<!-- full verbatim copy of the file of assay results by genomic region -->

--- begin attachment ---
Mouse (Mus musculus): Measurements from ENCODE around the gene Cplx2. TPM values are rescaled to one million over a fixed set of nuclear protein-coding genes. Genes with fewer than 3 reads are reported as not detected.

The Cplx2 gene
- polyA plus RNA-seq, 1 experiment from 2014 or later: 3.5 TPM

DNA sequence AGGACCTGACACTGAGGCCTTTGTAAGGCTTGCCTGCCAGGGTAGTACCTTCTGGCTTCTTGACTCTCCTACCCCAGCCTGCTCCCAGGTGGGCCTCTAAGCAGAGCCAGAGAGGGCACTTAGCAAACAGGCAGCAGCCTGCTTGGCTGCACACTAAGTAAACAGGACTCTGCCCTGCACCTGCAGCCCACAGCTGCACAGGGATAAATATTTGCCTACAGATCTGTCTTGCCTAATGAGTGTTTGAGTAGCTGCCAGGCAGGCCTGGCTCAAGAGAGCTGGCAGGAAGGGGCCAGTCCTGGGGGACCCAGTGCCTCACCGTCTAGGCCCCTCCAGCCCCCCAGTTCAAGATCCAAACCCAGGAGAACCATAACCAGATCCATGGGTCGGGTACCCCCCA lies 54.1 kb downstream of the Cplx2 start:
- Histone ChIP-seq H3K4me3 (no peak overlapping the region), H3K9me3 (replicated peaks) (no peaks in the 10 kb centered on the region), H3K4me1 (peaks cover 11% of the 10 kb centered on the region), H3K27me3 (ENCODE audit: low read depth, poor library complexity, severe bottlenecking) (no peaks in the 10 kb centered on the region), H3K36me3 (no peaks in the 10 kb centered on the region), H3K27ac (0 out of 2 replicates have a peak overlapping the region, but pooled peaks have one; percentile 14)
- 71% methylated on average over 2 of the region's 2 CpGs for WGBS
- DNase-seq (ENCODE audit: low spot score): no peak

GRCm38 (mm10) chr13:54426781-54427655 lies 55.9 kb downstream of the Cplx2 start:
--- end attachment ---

Mouse (Mus musculus): Measurements from ENCODE around the gene Cplx2. TPM values are rescaled to one million over a fixed set of nuclear protein-coding genes. Genes with fewer than 3 reads are reported as not detected.

The Cplx2 gene
- polyA plus RNA-seq, 1 experiment from 2014 or later: 3.5 TPM

DNA sequence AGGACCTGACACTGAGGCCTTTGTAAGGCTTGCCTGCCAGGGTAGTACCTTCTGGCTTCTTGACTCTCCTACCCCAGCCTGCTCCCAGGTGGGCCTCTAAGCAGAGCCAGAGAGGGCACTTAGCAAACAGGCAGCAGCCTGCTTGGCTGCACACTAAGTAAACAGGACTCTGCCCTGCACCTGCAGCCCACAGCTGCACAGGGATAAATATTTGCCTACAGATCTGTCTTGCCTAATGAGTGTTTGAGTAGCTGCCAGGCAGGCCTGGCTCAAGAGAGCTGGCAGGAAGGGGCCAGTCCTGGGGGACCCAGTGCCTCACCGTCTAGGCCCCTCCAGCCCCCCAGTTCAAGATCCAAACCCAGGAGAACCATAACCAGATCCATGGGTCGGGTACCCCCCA lies 54.1 kb downstream of the Cplx2 start:
- Histone ChIP-seq H3K4me3 (no peak overlapping the region), H3K9me3 (replicated peaks) (no peaks in the 10 kb centered on the region), H3K4me1 (peaks cover 11% of the 10 kb centered on the region), H3K27me3 (ENCODE audit: low read depth, poor library complexity, severe bottlenecking) (no peaks in the 10 kb centered on the region), H3K36me3 (no peaks in the 10 kb centered on the region), H3K27ac (0 out of 2 replicates have a peak overlapping the region, but pooled peaks have one; percentile 14)
- 71% methylated on average over 2 of the region's 2 CpGs for WGBS
- DNase-seq (ENCODE audit: low spot score): no peak

GRCm38 (mm10) chr13:54426781-54427655 lies 55.9 kb downstream of the Cplx2 start: